Crisis in the Church: Finding Hope in the Wake of Despair

Fr. Brian Konzman, SJ, was ordained a priest on June 9, 2018. He is a graduate of the University of Scranton and currently serves St. Ignatius Loyola Church in New York City. Among those who struggle to cope with the crisis in the Church are young, newly ordained priests. Fr. Konzman is no exception. We hope his reflections here can help us better find God amidst so much despair.

Let’s be frank. The news this year about the Church has dismayed and disheartened us all. First the revelations about Cardinal McCarrick, then the Grand Jury report from Pennsylvania, then Cardinal Vigano’s accusations against Pope Francis, and now, more Attorneys General are following Pennsylvania’s lead. The constant drumbeat of bad news has caused a lot of pain, both among those who are reliving their experiences of abuse and among those who otherwise just consider themselves good Catholics. One parishioner shared with me that she’s constantly worried that, by being a member of the Church, she’s somehow complicit in an evil institution. To be blunt, as a newly ordained priest, I worry about that too.

 

Fr. Brian Konzman, SJ
Although this steady wave of news has been a cause for great despair, Scripture offers us a reason for hope. We continually hear about God’s promise of salvation for people who are suffering and Christ’s care for those who are least. The prophet Isaiah wrote: Thus says the Lord: Say to those whose hearts are frightened: Be strong, fear not! Here is your God, he comes with vindication; [...] Then will the eyes of the blind be opened, the ears of the deaf be cleared; [...] then the tongue of the mute will sing. (Isa. 35:4-7).

Be strong. Fear not. We have every reason to be outraged and disgusted and hurting because of what we learned about our Church this year. Imagine how outraged and disgusted and hurt the God we meet in Scripture is. Precisely for that reason, because God knows just how we feel, we are not left alone to despair. The Lord comes with vindication.

God’s vindication is not some abstract thing. It takes a very particular form. We hear it in that passage from Isaiah and, more importantly, we see it in the actions of Christ. The people brought Jesus a deaf man who had difficulty speaking. He touched his ears and his tongue and said, “Be opened!” And the man could hear and speak clearly (Mk. 7:31-37). We even incorporate this into the Rite of Baptism. The celebrant touches the ears and mouth, saying, “The Lord Jesus made the deaf hear and the mute speak. May he soon touch your ears to receive his word and your mouth to proclaim his faith—to the praise and glory of God the Father.” We explicitly pray for open ears and mouths that proclaim the Gospel.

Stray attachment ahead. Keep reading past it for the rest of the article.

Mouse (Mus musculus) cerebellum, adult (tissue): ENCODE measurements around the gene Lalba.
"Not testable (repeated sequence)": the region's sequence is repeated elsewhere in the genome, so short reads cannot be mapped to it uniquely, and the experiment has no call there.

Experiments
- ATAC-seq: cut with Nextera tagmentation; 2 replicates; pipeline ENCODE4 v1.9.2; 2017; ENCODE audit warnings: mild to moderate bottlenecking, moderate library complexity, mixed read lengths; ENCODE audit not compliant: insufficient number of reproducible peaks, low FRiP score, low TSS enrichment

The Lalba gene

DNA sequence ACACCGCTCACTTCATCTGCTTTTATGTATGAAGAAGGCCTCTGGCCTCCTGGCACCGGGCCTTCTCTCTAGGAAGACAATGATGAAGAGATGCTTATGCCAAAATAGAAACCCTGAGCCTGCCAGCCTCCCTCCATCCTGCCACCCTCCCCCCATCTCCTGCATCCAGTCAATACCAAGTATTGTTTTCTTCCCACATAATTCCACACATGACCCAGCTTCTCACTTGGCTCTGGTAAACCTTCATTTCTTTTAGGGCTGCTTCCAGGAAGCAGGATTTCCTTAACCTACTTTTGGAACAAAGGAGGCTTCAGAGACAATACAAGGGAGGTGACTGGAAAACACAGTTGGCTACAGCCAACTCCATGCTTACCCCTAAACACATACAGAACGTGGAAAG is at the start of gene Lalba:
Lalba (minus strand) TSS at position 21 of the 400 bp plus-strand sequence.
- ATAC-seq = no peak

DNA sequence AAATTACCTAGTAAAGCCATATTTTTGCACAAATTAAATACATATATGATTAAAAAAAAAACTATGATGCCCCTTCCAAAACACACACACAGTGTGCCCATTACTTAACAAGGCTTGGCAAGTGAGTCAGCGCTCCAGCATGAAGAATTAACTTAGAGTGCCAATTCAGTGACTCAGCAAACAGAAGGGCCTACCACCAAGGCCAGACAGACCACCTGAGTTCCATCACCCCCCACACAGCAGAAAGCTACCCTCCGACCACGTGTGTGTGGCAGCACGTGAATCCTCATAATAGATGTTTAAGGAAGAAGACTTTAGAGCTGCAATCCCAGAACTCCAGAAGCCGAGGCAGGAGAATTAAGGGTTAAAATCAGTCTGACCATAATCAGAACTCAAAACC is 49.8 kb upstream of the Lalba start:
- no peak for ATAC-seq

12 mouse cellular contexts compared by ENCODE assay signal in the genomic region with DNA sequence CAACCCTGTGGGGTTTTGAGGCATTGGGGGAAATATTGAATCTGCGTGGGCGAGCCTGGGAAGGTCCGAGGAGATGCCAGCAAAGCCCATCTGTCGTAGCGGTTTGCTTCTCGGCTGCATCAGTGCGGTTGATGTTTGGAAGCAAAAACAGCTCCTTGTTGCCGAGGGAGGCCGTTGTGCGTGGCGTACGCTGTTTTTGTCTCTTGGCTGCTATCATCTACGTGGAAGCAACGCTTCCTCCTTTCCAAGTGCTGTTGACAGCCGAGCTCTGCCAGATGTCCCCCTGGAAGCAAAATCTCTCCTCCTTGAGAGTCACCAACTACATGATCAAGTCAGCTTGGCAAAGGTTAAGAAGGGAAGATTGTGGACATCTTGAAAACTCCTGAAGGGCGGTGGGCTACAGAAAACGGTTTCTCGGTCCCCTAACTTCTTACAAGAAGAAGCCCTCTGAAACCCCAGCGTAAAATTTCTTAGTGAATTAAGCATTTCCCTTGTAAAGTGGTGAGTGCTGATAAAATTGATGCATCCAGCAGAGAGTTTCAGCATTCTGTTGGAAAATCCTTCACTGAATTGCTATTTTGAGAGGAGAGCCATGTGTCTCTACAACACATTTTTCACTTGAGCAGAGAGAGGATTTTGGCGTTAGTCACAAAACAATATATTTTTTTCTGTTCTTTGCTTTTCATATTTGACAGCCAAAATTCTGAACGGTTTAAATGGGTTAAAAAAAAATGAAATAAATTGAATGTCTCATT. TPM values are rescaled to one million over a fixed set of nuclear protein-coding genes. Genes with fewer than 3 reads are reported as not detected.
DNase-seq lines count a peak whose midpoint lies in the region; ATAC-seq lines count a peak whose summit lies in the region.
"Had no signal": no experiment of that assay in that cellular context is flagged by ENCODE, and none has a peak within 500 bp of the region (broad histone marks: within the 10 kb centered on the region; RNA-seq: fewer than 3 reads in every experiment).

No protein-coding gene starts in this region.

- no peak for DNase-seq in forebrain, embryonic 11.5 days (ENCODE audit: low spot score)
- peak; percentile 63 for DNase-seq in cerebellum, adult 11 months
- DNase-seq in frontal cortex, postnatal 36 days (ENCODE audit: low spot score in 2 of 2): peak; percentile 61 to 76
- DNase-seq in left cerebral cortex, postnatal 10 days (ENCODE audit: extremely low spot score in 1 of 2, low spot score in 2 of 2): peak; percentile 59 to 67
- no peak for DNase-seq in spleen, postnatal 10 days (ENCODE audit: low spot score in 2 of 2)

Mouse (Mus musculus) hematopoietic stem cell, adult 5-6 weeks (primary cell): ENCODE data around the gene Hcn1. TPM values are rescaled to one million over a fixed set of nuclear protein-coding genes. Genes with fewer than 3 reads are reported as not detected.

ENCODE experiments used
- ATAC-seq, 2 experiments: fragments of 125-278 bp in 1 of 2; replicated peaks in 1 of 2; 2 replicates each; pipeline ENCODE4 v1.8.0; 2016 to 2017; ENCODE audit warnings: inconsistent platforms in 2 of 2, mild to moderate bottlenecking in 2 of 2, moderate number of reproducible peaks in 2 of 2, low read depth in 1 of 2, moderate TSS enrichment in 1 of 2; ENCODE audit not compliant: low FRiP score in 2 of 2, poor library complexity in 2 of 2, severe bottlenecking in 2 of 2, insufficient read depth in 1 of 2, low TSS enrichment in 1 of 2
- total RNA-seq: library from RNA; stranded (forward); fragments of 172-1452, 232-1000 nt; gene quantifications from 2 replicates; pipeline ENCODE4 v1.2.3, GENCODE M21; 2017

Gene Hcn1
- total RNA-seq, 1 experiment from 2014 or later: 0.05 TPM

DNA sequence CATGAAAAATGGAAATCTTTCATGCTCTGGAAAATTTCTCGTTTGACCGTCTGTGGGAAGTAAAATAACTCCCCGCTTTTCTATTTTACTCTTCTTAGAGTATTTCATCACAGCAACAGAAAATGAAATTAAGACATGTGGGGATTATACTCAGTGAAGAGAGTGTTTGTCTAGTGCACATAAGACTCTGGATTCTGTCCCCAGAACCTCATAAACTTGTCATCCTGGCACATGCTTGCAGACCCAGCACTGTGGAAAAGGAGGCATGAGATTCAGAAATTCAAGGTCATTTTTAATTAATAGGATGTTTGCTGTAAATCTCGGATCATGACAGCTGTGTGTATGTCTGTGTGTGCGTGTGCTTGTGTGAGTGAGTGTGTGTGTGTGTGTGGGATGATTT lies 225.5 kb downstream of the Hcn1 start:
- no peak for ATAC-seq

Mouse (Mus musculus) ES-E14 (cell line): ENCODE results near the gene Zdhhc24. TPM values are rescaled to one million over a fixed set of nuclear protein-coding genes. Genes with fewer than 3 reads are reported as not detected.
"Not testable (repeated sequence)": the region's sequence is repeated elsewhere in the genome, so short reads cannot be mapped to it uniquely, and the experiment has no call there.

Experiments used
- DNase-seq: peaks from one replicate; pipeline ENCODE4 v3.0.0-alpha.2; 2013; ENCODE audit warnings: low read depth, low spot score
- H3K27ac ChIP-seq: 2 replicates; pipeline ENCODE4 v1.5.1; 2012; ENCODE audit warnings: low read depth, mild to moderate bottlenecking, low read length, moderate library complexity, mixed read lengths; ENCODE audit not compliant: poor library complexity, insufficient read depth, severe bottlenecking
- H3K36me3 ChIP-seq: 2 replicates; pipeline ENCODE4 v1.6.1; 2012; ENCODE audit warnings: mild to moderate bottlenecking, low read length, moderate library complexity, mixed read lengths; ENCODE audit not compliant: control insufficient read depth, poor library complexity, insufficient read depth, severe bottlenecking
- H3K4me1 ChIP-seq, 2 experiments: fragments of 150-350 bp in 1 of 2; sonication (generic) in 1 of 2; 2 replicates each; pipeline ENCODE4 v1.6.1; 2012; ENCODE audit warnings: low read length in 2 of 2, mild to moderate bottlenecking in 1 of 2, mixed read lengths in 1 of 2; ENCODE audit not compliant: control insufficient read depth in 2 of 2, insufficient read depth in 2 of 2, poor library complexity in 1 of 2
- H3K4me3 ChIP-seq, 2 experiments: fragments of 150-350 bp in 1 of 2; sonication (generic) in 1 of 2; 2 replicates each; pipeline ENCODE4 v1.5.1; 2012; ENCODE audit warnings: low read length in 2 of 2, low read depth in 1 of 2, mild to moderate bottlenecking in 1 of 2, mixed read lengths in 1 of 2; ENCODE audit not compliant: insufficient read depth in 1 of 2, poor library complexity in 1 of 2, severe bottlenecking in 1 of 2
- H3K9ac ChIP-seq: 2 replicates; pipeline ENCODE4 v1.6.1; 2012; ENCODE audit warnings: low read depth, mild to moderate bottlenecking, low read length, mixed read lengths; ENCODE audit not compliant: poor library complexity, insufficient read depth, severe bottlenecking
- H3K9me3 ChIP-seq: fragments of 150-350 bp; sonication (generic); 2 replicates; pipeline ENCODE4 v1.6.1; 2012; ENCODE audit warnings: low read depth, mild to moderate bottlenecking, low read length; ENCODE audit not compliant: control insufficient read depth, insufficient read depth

That prayer has been answered, even if in a very different way from what we might have expected. After decades of silence, where few spoke and practically no one was heard, voices have arisen, and their words have finally fallen on ears ready to listen. That’s entirely consistent with the way God works. We have no reason to be upset with grand juries and journalists. They are doing God’s work by helping people to speak and to hear. Even though it’s painful to confront the past atrocities of clergy we trusted, we have reason to thank God that those atrocities are now in the open and that we can begin the process of healing, of restoring justice, and of making sure this terrible sin never occurs in our midst again. We as a Church have the right and the duty to demand that our leaders provide an account of themselves, of their actions and inactions, and to hold them responsible. Lay people have that right and duty toward their priests and bishops. That is the freedom that God has offered us.

A movie called Operation: Finale was released earlier this year. It portrayed the way in which Israeli intelligence tracked down the Nazi criminal Adolf Eichmann and how important it was for them to succeed in their mission of bringing him to court. The film focused in part on how the Jewish people who had suffered under such evil finally had the ability to tell their stories. The world heard those stories, in some ways for the first time with any sort of coherence. The trial allowed people to speak … to listen … to heal. And it encouraged people to promise, “Never again.”

We find ourselves in a similar moment. In this trial, we pray that the ears of the Church are opened, that the voices of the abused are heard, and that the wounds inflicted on Christ’s body here among us are healed. We too must commit to that promise, “Never again.”

The Lord has come with vindication. Blessed be the Lord.

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